The Sartorial Garden

Water Music

"Happy in all that ragged, loose collapse of water, the fountain, its effortless descent and flatteries of spray." Richard Wilbur

The soothing flow of a fountain is not just a lovely sight – the mere sound of water has proven health benefits. Moving water can induce neurochemicals, enhancing relaxation and a feeling of wellness and peace. It’s no wonder that Japanese gardens or medieval cloisters included gurgling or splashing fountains that bring a sense of serenity.

Creating the perfect sound for your water fountain is both an art and a science as well as personal preference. Some fountains cascade, while others rush, splash, dribble, bubble or gurgle. Imagine the drip, drip, drip of a kitchen faucet that becomes an irritant versus the babbling brook as it dances around rocks. Water echoes the environment that surrounds it, and different water features can produce very different watery sounds.

 

The sound that a fountain makes is determined by the path that the water takes as it is circulated through the fountain elements. Do you want your fountain to drown out street noise or to be a quiet, contemplative centerpiece?

 

The fountain’s water pump can be turned up for greater volume and more of a waterfall sound and turned down for a gentler trickle, but there are often many more variables than just water volume. Other components determining a fountain sounds are the distance the water falls; the amount of water falling; the size and depth of the basin; the number of spouts or jets; and the type of material the basin is made of.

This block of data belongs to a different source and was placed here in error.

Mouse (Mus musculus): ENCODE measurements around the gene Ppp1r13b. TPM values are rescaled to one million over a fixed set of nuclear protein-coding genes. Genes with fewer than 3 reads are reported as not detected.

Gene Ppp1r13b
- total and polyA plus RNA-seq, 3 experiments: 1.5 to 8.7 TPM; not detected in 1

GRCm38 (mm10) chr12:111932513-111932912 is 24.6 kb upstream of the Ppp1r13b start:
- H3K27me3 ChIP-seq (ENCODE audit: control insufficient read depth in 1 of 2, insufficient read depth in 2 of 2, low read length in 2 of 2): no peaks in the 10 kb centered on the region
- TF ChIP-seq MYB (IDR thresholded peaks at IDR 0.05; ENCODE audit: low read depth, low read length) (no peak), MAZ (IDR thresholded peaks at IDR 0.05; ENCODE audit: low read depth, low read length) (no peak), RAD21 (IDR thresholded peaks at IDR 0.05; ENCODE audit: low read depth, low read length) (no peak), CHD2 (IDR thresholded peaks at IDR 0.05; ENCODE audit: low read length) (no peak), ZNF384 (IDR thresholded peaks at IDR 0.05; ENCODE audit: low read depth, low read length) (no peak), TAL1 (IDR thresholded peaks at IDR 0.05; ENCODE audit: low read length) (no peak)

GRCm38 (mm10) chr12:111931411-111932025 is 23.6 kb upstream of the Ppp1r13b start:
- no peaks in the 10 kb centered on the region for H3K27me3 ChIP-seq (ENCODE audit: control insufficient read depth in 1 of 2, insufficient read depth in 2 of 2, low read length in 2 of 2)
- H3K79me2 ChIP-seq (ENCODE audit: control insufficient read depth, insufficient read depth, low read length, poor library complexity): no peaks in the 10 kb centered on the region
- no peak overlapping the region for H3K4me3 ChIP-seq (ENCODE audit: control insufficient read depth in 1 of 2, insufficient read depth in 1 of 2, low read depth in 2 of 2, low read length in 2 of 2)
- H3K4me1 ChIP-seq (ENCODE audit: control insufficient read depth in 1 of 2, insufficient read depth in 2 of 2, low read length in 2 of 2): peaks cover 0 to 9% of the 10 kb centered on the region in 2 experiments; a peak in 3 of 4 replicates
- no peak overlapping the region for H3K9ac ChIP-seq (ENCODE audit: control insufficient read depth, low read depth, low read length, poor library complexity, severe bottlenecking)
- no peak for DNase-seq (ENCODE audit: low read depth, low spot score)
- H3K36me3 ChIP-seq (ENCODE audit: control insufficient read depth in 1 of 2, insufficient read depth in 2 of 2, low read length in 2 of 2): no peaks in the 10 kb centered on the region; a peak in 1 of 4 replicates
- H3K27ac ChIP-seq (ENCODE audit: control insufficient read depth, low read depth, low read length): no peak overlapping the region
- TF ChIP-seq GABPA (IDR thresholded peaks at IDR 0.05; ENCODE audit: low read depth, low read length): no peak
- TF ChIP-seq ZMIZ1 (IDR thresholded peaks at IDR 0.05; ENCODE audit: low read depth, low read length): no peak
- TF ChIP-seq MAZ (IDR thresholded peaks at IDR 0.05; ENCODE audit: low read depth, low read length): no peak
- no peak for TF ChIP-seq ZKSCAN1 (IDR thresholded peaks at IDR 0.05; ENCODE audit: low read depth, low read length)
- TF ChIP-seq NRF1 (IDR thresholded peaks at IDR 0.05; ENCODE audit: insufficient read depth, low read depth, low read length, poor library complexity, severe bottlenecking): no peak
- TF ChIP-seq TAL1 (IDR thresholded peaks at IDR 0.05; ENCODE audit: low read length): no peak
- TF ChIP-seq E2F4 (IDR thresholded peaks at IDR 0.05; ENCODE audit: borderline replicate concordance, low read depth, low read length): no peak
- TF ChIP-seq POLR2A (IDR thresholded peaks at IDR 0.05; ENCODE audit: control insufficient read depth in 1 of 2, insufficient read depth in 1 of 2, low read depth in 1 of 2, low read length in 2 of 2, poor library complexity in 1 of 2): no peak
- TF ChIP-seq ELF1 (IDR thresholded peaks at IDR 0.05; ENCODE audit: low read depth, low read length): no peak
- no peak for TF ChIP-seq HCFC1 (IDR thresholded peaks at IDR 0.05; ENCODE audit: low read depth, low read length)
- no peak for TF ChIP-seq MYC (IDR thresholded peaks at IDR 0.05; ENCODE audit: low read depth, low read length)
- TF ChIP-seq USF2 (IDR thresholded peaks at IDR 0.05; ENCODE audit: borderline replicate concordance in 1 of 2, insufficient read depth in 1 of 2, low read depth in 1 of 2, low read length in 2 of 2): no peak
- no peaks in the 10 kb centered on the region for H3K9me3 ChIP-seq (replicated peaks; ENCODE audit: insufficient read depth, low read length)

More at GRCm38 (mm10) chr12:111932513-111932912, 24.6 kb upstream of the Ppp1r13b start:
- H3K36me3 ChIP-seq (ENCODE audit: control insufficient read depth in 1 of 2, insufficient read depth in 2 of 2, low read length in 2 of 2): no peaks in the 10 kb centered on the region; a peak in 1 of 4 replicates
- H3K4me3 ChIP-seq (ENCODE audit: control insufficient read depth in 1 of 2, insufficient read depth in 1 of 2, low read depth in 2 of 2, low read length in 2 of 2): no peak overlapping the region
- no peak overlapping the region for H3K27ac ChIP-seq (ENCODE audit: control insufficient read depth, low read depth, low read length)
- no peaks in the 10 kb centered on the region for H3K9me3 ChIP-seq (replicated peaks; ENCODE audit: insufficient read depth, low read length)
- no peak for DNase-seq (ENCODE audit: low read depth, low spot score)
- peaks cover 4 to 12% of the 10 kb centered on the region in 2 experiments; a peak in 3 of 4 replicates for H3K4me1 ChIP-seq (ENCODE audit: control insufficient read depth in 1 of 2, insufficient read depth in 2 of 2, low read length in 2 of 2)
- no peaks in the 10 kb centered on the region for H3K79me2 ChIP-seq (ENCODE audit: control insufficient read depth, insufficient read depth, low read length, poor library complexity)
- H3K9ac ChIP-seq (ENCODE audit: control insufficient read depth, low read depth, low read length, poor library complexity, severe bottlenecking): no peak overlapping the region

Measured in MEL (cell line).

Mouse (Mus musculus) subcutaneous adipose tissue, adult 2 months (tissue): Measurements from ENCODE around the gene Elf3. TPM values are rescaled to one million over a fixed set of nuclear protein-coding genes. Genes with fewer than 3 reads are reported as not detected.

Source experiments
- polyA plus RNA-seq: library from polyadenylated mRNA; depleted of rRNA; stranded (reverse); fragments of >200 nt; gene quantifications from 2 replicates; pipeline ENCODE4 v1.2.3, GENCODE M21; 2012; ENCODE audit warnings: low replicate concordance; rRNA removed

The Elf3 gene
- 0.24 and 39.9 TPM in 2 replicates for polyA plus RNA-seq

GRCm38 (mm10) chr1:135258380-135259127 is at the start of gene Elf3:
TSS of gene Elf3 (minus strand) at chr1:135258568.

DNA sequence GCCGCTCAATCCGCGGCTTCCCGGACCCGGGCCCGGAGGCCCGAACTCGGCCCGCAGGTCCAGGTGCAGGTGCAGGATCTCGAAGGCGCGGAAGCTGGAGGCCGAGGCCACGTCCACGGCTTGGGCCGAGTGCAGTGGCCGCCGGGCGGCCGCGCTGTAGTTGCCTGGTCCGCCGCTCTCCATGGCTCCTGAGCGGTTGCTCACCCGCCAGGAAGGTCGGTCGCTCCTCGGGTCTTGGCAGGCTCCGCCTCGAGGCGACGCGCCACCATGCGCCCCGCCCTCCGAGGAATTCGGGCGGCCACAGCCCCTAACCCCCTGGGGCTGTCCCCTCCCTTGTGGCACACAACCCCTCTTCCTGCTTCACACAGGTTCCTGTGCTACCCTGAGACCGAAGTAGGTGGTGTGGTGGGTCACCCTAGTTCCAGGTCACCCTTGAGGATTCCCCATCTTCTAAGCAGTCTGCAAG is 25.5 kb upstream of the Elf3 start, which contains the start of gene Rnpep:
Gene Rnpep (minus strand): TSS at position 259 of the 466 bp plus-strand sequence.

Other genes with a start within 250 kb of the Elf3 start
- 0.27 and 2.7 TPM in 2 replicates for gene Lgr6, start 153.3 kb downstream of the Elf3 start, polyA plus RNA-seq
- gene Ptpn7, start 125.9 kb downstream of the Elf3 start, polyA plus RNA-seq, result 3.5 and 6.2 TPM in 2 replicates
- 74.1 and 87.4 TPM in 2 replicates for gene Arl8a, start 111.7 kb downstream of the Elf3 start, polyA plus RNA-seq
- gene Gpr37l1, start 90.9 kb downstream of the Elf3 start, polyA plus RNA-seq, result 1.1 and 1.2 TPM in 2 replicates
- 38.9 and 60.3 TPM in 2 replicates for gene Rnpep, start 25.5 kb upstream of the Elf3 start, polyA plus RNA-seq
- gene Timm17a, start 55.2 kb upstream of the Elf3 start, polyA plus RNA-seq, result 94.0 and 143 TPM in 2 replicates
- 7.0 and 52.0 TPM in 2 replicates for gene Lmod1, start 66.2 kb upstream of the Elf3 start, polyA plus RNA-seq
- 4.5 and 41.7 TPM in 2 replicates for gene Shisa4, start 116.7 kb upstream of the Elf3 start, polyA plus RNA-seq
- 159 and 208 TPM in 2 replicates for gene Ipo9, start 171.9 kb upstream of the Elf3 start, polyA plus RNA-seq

A wall fountain or flat fountain will usually be quieter than tiered fountains, since the water splashes from level to level. If the water rolls down a surface like a ledge, the water gently moves with very little noise.

Studies of the acoustical characteristics of water fountains show that listeners prefer a more natural sound with a lot of variability and randomness (think of the soft and pleasant purling-rippling sound) rather than the consistency of a single stream of water. But any type of water feature adds a lovely aural dimension, a vibrant soundscape for your landscape.

One of our favorite water features at New England Garden Ornaments are decorative masks or plaques from which water pours into a cistern or pool. These fountain spouts – usually lions, masks, or medallions – are seen throughout majestic gardens in France and Italy. Or consider a majestic centerpiece, like an English lead fountain with multiple tiers that adds a touch of old-world elegance.

The soft burbling of a fountain, the sound of the wind in the trees, your footsteps on a walkway. While ambient sounds, white noise and green scape apps are all the rage for digital devices, we prefer the real thing, a fountain of water near by.

 

          “Happy in all that ragged, loose collapse of water, the fountain, its effortless descent and flatteries of spray.”

Richard Wilbur in A baroque wall fountain in the Villa Sciarra.

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